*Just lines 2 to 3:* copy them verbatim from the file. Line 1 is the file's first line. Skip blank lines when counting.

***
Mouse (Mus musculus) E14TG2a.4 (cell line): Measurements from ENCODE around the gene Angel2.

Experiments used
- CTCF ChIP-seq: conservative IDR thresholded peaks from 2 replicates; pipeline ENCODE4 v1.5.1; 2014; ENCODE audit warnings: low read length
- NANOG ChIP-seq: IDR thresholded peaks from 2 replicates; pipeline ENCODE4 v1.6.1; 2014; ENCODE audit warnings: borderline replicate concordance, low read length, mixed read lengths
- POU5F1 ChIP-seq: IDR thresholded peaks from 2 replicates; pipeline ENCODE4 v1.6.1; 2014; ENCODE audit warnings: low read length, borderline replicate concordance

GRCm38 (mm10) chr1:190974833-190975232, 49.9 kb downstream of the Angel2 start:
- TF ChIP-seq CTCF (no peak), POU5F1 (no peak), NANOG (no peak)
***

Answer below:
Experiments used
- CTCF ChIP-seq: conservative IDR thresholded peaks from 2 replicates; pipeline ENCODE4 v1.5.1; 2014; ENCODE audit warnings: low read length